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UN weighs in on allegations of torture in Jimmy Lai trial

Updated: Jun 4

31 January 2024 – Today, the United Nations announced that the UN Special Rapporteur on Torture, has contacted the Chinese authorities to address concerns regarding the potential use of evidence obtained through torture in the trial of British newspaper owner Jimmy Lai.

Jimmy Lai’s international legal team's urgent appeal, on 4th January 2024, raised serious concerns about the treatment of key prosecution witness Andy Li (Li Yu-Hin) in Lai's ongoing trial.

The UN Special Rapporteur on Torture, Dr Alice Jill Edwards, released a statement in light of the allegations of torture for use in the Jimmy Lai trial in which she said: "I am deeply concerned that evidence expected to be presented against Jimmy Lai may have been obtained as a result of torture or other unlawful treatment." She also underscored the urgency of conducting an immediate investigation before admitting any such evidence in the ongoing proceedings.

This appeal closely followed publication of a report by the Washington Post's December 2023, which revealed mistreatment of Andy Li and others in Chinese custody. Allegations included consistent screaming heard from Li's cell in the detention centre. Since his return from a mainland Chinese prison, Andy Li has reportedly been held in a secure psychiatric facility in Hong Kong, separate from the general prison population. The urgent appeal emphasized emerging credible evidence suggesting that Andy Li was tortured in China before confessing to conspiring with Jimmy Lai.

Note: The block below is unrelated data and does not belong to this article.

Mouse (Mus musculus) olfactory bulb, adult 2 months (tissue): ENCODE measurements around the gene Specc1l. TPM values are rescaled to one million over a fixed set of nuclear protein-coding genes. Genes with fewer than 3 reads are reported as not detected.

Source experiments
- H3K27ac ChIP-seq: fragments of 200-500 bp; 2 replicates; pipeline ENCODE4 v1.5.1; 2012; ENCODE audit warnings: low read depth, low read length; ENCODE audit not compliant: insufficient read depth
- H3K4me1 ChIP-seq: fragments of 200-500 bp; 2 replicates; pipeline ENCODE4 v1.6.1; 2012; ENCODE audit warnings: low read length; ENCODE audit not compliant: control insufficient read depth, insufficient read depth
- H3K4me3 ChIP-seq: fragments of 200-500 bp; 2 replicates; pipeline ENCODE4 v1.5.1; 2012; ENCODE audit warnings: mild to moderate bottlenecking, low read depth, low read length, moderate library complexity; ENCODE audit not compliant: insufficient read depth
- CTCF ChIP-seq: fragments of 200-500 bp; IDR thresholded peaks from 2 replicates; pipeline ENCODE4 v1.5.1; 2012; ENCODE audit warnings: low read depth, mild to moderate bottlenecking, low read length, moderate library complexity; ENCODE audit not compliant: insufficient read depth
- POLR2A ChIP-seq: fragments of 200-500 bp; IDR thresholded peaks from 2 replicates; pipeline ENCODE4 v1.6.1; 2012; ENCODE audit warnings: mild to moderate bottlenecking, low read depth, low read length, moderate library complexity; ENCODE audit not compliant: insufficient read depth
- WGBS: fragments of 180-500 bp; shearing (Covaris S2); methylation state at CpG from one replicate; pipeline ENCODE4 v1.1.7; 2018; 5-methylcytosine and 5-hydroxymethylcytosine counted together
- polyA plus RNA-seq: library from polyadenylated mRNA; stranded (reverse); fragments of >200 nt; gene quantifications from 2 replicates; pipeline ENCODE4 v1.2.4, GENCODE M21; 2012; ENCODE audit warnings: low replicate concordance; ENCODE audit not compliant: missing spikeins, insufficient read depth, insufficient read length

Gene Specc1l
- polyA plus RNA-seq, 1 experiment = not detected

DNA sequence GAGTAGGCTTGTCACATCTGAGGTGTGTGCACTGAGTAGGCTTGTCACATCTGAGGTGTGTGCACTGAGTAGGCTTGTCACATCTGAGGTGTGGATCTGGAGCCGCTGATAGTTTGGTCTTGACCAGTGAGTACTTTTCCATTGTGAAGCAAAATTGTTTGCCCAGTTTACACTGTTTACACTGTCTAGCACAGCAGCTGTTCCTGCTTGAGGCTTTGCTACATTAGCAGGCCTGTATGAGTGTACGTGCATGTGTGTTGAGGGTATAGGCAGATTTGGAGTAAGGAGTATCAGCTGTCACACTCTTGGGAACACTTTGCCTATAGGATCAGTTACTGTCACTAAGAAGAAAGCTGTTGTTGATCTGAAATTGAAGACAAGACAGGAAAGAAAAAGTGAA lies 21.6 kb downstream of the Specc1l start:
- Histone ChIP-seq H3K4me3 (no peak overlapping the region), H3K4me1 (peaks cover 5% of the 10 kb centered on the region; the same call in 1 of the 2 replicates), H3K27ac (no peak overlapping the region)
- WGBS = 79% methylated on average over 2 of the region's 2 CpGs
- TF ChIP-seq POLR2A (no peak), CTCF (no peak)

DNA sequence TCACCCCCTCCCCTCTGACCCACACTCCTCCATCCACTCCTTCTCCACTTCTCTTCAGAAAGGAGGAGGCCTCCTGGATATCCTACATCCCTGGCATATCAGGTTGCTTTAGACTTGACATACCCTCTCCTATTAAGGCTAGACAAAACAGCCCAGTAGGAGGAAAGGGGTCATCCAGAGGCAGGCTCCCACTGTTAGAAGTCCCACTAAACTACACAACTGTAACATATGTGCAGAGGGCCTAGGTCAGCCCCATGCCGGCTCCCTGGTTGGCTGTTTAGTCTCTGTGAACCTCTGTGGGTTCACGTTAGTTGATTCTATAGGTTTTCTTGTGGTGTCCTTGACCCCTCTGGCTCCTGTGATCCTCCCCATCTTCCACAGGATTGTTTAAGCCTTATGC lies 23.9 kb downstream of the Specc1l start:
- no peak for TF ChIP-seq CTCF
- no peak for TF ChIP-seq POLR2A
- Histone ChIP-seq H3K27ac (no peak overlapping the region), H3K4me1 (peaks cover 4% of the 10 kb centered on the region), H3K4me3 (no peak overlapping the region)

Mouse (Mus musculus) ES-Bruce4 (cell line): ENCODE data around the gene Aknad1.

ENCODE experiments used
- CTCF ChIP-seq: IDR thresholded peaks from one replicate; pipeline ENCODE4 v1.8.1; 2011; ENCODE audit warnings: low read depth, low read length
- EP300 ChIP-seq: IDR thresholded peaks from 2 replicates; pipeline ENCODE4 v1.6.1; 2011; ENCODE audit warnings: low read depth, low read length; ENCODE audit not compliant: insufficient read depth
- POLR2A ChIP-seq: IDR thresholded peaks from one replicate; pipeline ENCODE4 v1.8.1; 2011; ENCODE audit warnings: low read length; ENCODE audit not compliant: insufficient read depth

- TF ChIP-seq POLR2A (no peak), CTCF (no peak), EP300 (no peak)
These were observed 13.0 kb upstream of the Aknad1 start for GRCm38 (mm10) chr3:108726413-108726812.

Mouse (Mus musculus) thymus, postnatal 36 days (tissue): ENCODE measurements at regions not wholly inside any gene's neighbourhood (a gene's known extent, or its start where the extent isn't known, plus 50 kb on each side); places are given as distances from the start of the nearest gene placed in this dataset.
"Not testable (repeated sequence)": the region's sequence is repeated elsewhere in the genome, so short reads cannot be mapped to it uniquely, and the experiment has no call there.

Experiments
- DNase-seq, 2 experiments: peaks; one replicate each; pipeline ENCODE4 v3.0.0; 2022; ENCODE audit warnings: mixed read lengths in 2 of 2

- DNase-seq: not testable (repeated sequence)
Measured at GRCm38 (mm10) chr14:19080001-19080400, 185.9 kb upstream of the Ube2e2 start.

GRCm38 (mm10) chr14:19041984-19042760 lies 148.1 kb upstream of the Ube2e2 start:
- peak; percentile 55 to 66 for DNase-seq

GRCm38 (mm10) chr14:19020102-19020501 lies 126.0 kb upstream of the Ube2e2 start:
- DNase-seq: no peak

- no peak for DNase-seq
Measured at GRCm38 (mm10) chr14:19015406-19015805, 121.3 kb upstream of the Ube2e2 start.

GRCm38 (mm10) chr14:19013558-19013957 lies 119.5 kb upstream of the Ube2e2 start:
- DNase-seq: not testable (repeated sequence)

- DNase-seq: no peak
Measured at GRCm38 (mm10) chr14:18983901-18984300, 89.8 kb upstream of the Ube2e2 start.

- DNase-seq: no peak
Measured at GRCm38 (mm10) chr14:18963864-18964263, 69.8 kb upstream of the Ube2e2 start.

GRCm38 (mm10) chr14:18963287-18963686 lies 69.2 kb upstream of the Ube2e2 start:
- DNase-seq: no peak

Quoting Article 15 of the Convention against Torture, ratified by China, Dr. Edwards emphasized that statements made as a result of torture shall not be invoked as evidence, except in proceedings against an alleged torturer. Allegations of torture during the detention of a key prosecution witness in the Shenzhen prison from 2020-2021 were highlighted, including the documented use of coercive techniques such as fixed restraint chairs (tiger chairs) to force confessions in mainland China.

On 22 January 2024, several UN independent Special Rapporteurs called on the Hong Kong authorities to drop all charges against Mr. Lai and release him immediately. The signatories to the UN letter were: Ms. Irene Khan, Special Rapporteur on the protection and promotion of freedom of opinion and expression, Mr. Clément Nyaletsossi Voule, Special Rapporteur on the rights of freedom of peaceful assembly and of association, Ms. Alice Jill Edwards, Special Rapporteur on torture and other cruel, inhuman or degrading treatment or punishment, Ms. Margaret Satterthwaite, Special Rapporteur on the Independence of Judges and Lawyers, and Ben Saul, Special Rapporteur on the promotion and protection of human rights and fundamental freedoms while countering terrorism;


Speaking on behalf of Jimmy Lai’s international legal team, Caoilfhionn Gallagher KC said: “Regrettably there is credible evidence that a key prosecution witness in Jimmy Lai's trial was subjected to torture, inhuman and degrading treatment, and that his testimony has been coerced. The Chinese and Hong Kong authorities have so far failed to investigate these concerns. Today the UN Special Rapporteur on Torture has publicly reminded China of their international legal obligations. We thank the UN Special Rapporteur for addressing this exceptionally urgent matter so speedily. We also thank the Washington Post reporter who brought this deeply concerning issue to public attention.”


Mark Sabah, Director of The Committee for Freedom in Hong Kong (CFHK) Foundation said: "It is absolutely right that anyone being forced to give evidence against Jimmy Lai should immediately have their testimony excluded. It is shameful that the Chinese authorities are willing to go to such extreme lengths to prove that Jimmy Lai is guilty, no matter the cost and no matter the method. The Hong Kong authorities and courts, now completely under the control of the CCP, are not able to stop these disgraceful acts taking place, while still trying desperately to convince the world that Hong Kong is a normal place to do business in. It is not. The Jimmy Lai trial has exposed that."

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